Joseph R. Jingoli Jr. (left), CEO of Joseph Jingoli & Son, and Jack Morris, CEO of Edgewood Properties, are pictured outside the Hard Rock Hotel & Casino Atlantic City. They are part of the local ownership group that has partnered with Hard Rock International to bring the property to Atlantic City. — Courtesy: Aaron Houston
By Joshua Burd
Even before the property opened its doors, the leaders of the Hard Rock Hotel & Casino Atlantic City had preached a message of community investment and engagement.
One year later, the results are hard to ignore. With more than 3,900 employees, Hard Rock is now the second-largest casino employer in Atlantic City. Equally, if not more, important to the property’s ownership group: Nearly 25 percent of those jobs are held by city residents.
“I think if we’re going to make an impact in the community, that is the best place to start,” said Joe Jingoli, CEO of Joseph Jingoli & Son Inc., who is one of Hard Rock’s local partners in the Atlantic City property alongside Edgewood Properties CEO Jack Morris.
“What’s most important is the quality of the jobs and the stability for the people,” Morris added. “I think, if you ask most people, they want to know that they have a job for not just today, but a job for tomorrow. People look for that. And I think that Hard Rock — the partnership, the brand, the property — will bring that stability.”
Morris and Jingoli are counting on it. The longtime real estate and construction executives, who were on hand last week to mark the anniversary of Hard Rock’s debut in Atlantic City, are now seeking to build on a successful first year in business and in the community.
The property, which has revived the former site of the Trump Taj Mahal, generated $320 million in gaming revenue during its first year, ranking second in table game winnings and fourth in overall casino revenue in Atlantic City, according to Hard Rock. The venue also hosted 450,000 concert attendees and accommodated roughly 1.2 million hotel guests during that time.
Those efforts have gone hand in hand with building a robust, locally anchored workforce to support the 4 million-square-foot hotel and casino. For instance, Jingoli noted that Hard Rock is part of Atlantic City’s first-ever workforce development program, which the property has launched in partnership with state Department of Labor & Workforce Development and UNITE HERE Local 54.
The ownership group is also fine-tuning the property through additional investment, Morris said, but “it’s never too early to have the conversation about what’s next.” That could come in the form of additional development or investment in the surrounding area, as the demand for both becomes increasingly clear.
“You’re seeing new housing,” Morris said, pointing to Stockton University’s new satellite campus and new market-rate apartments nearby that were built by Boraie Development.
“We’d like to be involved in new housing when that opportunity lends itself,” he said. “And it’s certainly something that Joe and I talk about on a daily basis, in how we can help people have home ownership.”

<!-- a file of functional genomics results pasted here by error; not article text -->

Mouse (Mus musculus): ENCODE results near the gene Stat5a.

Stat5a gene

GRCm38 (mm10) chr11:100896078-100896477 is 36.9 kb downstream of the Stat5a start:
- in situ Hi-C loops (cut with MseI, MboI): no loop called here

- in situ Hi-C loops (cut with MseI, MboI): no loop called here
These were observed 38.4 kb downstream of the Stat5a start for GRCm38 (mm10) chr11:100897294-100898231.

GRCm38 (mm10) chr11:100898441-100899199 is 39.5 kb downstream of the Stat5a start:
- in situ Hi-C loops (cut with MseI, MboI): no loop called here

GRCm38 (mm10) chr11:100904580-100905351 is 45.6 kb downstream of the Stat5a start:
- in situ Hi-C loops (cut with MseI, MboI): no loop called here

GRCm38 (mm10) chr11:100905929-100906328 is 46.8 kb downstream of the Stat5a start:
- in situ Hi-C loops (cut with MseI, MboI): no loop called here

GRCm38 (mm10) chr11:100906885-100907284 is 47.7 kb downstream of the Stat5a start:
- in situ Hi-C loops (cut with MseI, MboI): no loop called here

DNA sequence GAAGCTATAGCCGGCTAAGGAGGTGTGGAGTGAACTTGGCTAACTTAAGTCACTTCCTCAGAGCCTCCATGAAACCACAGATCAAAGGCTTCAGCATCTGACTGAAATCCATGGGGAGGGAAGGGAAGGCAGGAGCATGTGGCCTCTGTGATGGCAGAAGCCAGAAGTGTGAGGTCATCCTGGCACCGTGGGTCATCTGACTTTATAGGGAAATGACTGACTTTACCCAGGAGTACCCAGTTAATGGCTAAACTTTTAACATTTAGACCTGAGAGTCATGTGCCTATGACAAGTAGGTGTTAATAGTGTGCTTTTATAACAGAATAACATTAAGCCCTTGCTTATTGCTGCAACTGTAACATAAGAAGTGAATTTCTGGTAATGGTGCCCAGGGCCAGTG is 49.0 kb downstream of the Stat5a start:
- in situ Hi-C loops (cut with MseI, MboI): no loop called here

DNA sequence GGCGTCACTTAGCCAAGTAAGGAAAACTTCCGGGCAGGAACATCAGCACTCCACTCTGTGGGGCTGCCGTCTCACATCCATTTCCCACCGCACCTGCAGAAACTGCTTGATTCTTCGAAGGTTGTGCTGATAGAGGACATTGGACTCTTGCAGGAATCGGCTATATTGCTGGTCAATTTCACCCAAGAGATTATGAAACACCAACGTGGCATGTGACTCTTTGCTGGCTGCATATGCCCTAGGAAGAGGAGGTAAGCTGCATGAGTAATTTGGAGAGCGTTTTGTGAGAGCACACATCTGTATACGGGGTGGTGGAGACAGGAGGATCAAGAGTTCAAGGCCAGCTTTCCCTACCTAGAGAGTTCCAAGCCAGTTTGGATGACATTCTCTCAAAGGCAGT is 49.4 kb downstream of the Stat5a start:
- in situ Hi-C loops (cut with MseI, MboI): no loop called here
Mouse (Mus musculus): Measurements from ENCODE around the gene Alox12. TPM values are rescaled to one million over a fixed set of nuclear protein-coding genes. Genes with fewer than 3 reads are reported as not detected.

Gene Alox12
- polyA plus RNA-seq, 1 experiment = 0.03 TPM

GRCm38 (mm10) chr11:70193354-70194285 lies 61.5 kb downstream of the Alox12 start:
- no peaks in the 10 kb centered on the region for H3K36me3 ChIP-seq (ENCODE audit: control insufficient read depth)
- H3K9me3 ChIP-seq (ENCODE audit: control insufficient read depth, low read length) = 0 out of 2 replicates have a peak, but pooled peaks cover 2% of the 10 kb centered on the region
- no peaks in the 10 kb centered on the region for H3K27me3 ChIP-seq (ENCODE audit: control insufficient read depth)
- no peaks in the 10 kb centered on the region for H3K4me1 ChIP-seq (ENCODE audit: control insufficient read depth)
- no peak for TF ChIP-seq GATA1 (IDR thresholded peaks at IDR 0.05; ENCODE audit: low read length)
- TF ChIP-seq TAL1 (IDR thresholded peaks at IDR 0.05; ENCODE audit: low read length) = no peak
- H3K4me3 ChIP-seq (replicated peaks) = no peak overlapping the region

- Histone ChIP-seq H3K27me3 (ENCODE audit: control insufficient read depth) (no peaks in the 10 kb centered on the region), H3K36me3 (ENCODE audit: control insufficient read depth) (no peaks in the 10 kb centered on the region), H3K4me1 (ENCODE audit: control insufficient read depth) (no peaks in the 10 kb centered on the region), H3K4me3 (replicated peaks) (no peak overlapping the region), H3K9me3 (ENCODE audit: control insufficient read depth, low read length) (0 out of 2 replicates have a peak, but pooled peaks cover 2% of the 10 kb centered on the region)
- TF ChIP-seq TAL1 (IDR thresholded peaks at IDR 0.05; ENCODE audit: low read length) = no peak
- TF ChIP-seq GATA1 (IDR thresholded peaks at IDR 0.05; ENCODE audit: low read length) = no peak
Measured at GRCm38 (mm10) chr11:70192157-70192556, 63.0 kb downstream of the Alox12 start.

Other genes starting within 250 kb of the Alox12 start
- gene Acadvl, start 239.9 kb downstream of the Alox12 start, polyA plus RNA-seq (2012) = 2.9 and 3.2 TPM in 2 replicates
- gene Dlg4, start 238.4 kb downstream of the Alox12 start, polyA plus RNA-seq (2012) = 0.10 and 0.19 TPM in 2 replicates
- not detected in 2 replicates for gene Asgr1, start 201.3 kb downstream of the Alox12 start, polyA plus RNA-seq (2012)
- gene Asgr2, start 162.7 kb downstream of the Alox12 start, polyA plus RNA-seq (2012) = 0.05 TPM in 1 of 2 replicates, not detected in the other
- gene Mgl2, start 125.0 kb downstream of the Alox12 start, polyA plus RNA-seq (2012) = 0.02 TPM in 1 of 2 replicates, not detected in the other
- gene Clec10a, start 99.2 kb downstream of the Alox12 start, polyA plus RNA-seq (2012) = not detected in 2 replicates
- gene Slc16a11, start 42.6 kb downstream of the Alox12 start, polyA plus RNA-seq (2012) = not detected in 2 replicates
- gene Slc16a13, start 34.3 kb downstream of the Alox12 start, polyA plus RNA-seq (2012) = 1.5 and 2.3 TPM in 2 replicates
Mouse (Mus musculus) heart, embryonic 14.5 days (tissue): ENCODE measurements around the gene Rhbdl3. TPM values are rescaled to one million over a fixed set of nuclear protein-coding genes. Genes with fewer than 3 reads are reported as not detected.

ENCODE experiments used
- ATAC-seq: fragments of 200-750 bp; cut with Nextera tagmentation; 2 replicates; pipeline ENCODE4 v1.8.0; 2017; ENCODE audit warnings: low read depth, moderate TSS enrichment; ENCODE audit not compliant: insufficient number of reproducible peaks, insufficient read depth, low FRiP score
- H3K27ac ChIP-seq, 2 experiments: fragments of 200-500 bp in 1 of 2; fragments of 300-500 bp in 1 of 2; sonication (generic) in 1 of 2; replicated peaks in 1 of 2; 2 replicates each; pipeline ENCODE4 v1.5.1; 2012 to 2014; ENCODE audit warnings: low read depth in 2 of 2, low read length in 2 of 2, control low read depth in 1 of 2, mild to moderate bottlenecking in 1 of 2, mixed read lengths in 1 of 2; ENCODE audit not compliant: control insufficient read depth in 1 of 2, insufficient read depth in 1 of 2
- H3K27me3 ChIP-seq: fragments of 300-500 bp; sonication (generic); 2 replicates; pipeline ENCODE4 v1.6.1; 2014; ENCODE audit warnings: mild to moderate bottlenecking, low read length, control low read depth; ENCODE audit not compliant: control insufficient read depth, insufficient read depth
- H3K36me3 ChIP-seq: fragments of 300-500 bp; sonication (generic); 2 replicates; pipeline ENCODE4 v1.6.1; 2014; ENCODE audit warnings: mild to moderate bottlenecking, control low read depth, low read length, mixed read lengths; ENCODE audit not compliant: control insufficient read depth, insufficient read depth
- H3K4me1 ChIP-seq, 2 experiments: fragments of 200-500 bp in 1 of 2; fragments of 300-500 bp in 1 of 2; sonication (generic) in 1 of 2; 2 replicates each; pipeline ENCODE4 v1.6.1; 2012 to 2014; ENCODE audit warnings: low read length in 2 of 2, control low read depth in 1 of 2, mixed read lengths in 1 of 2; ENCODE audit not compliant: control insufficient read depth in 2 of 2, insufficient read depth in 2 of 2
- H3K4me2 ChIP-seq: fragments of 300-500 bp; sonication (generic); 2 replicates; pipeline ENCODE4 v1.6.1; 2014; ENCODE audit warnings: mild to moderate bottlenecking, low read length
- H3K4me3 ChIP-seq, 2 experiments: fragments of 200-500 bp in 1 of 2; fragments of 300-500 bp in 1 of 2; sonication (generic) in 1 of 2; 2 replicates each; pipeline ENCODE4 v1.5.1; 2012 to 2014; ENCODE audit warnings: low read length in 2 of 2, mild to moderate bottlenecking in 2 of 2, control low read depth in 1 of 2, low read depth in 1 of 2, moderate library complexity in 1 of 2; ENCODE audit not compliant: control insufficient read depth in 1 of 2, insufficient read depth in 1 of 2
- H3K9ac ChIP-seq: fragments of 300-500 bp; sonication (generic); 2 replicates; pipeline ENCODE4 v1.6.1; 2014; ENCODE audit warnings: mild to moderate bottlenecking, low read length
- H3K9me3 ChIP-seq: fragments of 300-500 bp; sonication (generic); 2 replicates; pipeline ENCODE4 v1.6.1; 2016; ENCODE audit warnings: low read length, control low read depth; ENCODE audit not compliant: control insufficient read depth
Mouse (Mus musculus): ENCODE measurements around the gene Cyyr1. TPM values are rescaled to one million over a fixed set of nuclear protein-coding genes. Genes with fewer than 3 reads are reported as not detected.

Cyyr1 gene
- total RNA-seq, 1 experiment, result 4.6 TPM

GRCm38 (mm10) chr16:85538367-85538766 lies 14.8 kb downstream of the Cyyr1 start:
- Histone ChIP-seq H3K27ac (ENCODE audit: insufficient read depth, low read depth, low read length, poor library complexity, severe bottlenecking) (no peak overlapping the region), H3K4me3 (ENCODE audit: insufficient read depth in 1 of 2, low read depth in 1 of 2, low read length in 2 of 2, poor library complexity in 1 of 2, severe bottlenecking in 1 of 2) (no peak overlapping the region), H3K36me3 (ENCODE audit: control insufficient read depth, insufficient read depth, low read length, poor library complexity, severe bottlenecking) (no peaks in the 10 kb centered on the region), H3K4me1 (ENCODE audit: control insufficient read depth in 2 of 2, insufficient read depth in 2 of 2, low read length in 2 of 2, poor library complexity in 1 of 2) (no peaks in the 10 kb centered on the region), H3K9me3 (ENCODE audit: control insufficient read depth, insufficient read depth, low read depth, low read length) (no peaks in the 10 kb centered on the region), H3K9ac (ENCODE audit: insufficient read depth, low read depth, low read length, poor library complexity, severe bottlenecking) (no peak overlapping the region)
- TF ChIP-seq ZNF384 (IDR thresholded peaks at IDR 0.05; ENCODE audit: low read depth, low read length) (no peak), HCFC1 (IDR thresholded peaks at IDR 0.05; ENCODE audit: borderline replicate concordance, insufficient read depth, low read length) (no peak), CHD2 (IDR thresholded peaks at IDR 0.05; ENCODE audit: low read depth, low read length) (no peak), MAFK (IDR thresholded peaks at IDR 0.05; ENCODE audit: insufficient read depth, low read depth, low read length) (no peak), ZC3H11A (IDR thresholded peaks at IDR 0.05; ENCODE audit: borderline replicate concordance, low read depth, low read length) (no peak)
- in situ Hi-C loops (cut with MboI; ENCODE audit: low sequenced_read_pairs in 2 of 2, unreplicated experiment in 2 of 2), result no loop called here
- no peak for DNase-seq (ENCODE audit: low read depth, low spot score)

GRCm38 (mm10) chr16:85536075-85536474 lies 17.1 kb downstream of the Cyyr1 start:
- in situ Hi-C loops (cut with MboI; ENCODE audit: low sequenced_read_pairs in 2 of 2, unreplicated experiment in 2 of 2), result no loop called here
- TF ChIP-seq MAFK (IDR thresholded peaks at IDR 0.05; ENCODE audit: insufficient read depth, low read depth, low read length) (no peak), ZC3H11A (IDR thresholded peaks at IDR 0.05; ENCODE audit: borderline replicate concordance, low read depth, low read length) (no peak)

The partners are hoping to craft a program to that end in conjunction with Lt. Gov. Sheila Oliver, the New Jersey Housing and Mortgage Finance Agency and Jim Johnson, the governor’s special counsel to Atlantic City. That could involve “some pilot programs and some unique financing opportunities,” Jingoli said, although it was too early to provide exact details.
Both Jingoli and Morris will continue to draw on their deep experience in New Jersey as they help to grow Hard Rock and its impact beyond the property. For his part, Morris believes Atlantic City now has an opportunity to attract everything from small businesses to national operators, thanks to the resort town’s amenities, accessibility, convention business and other offerings.
That’s not to mention the availability of property in the city.
“It’s got so much to offer and I believe there’s a lot we can do here,” Morris said.
That momentum should only grow as other investors see the progress made by those who have planted a flag in Atlantic City.
“Those investments are coming to fruition,” he said. “Usually, when you see people make investments and those are successful, that breeds other people to want to come and follow. And we believe that will happen.”
In the meantime, the Hard Rock team is staying focused on its community-level strategy. The casino and the Morris and Jingoli families are now set to begin an initiative with the Atlantic County Prosecutor’s office and city police, in which first-time youth offenders can complete a program, have their record expunged and enter the newly created workforce development training.
The prospects of making a difference seem even brighter than they did a year ago, Jingoli said, now that Hard Rock has validated that there is “a viable, trainable workforce.”
“I think it’s something that we expected and we were very happy that it worked out,” he said. “But there is a long way to go and I think other players in the industry are catching on that social responsibility is truly a currency and it’s good business.”